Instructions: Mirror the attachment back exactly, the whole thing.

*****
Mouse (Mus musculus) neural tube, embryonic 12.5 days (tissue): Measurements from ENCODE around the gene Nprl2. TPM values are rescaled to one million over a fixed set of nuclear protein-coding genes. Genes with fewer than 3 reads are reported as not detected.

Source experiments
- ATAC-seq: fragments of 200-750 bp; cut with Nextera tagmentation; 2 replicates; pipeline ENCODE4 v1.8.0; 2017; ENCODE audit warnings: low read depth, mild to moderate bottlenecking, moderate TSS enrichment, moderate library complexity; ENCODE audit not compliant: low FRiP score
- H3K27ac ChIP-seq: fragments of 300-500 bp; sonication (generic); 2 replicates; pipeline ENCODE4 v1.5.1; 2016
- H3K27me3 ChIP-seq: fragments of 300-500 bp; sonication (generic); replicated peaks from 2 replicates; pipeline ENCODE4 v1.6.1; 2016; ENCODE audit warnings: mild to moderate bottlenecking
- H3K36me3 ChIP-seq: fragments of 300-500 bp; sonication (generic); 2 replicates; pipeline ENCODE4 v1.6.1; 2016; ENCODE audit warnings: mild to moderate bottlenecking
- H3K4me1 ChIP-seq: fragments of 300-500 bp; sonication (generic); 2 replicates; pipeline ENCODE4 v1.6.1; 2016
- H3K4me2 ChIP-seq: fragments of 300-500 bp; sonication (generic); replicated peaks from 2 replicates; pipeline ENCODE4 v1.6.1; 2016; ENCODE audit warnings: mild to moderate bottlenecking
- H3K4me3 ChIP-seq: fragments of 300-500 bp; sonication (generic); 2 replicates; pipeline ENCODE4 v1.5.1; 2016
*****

Mouse (Mus musculus) neural tube, embryonic 12.5 days (tissue): Measurements from ENCODE around the gene Nprl2. TPM values are rescaled to one million over a fixed set of nuclear protein-coding genes. Genes with fewer than 3 reads are reported as not detected.

Source experiments
- ATAC-seq: fragments of 200-750 bp; cut with Nextera tagmentation; 2 replicates; pipeline ENCODE4 v1.8.0; 2017; ENCODE audit warnings: low read depth, mild to moderate bottlenecking, moderate TSS enrichment, moderate library complexity; ENCODE audit not compliant: low FRiP score
- H3K27ac ChIP-seq: fragments of 300-500 bp; sonication (generic); 2 replicates; pipeline ENCODE4 v1.5.1; 2016
- H3K27me3 ChIP-seq: fragments of 300-500 bp; sonication (generic); replicated peaks from 2 replicates; pipeline ENCODE4 v1.6.1; 2016; ENCODE audit warnings: mild to moderate bottlenecking
- H3K36me3 ChIP-seq: fragments of 300-500 bp; sonication (generic); 2 replicates; pipeline ENCODE4 v1.6.1; 2016; ENCODE audit warnings: mild to moderate bottlenecking
- H3K4me1 ChIP-seq: fragments of 300-500 bp; sonication (generic); 2 replicates; pipeline ENCODE4 v1.6.1; 2016
- H3K4me2 ChIP-seq: fragments of 300-500 bp; sonication (generic); replicated peaks from 2 replicates; pipeline ENCODE4 v1.6.1; 2016; ENCODE audit warnings: mild to moderate bottlenecking
- H3K4me3 ChIP-seq: fragments of 300-500 bp; sonication (generic); 2 replicates; pipeline ENCODE4 v1.5.1; 2016